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Results 1–20 of 1200 for (in the 'Commons debates' OR in the 'Westminster Hall debates' OR in the 'Lords debates' OR in the 'Northern Ireland Assembly debates') speaker:Lord Faulks

Cairncross Review - Question for Short Debate (6 Feb 2020)

Lord Faulks: My Lords, I, too, am grateful to the noble Baroness, Lady Kidron, for initiating this debate. I should declare an interest as the chairman from the beginning of this year of IPSO, the Independent Press Standards Organisation, which regulates 1,500 print titles and 11,000 online titles comprising 95% of national daily newspapers—by circulation—and the majority of local and regional...

Reserve Forces and Cadets’ Associations - Question for Short Debate (27 Jan 2020)

Lord Faulks: My Lords, I do not have the military experience of many other noble Lords who have spoken in this debate, but I do have a number of friends and contacts who play important roles in the Reserve Forces’ and Cadets’ Associations. I share—with all noble Lords, I am sure—a wish to preserve all that is best about the existing arrangements, while accepting that there may be some improvements...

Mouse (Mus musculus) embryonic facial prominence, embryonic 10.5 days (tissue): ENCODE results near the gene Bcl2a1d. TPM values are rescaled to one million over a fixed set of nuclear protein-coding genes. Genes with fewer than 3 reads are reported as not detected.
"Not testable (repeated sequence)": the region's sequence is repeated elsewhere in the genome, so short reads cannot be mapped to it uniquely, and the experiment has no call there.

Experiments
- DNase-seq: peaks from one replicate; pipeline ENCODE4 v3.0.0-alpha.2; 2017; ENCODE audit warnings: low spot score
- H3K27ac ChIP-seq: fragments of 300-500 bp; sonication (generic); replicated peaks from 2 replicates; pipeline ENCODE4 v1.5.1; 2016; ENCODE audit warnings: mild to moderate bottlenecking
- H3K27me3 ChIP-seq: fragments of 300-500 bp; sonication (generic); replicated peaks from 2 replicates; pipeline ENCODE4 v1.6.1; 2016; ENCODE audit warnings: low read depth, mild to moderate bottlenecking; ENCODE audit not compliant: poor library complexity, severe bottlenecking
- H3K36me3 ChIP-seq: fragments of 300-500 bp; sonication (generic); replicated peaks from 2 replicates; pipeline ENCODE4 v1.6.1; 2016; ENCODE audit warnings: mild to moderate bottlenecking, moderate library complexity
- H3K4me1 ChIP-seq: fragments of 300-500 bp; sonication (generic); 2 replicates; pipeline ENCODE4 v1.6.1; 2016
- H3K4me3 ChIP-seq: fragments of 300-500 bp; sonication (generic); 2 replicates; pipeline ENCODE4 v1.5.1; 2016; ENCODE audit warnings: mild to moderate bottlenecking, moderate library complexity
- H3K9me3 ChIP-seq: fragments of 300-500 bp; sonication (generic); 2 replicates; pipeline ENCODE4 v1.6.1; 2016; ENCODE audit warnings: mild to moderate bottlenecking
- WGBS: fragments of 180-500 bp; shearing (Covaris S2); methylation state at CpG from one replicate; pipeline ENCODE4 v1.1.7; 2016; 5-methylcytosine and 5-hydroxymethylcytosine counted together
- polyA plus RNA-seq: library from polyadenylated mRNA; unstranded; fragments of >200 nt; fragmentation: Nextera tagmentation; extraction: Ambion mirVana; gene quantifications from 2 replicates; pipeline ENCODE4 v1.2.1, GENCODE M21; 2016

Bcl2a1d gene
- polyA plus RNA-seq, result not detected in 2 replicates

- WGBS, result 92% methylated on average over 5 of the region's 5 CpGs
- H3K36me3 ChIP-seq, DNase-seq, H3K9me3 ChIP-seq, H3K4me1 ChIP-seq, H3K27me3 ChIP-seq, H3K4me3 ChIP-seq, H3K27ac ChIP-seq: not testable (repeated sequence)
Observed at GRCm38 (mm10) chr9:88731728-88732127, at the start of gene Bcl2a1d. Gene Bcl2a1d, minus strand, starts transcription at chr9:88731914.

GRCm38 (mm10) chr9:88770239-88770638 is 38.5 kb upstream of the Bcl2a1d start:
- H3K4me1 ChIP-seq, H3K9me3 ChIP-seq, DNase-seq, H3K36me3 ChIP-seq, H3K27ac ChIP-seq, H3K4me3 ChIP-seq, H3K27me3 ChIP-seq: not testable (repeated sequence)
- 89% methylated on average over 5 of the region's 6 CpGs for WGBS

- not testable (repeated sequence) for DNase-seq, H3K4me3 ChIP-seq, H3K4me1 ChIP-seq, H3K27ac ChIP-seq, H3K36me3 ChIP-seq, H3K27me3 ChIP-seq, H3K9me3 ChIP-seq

Facial Recognition Surveillance - Statement (27 Jan 2020)

Lord Faulks: My Lords, is it not important to make a distinction between the use of modern technology to assist in the possible identification of an offender and its evidential status? That distinction is very important.

Queen’s Speech - Debate (3rd Day) (8 Jan 2020)

Lord Faulks: My Lords, the noble and learned Lord the Minister opened this debate by emphasising that the first duty of the Government is to keep the country safe. In this context, I welcome the attention to be paid to foreign national offenders, the revisiting of the Official Secrets Act and the possible updating of treason laws, something a number of us suggested during the passage of the recent...

Health Service Safety Investigations Bill [HL] - Second Reading (29 Oct 2019)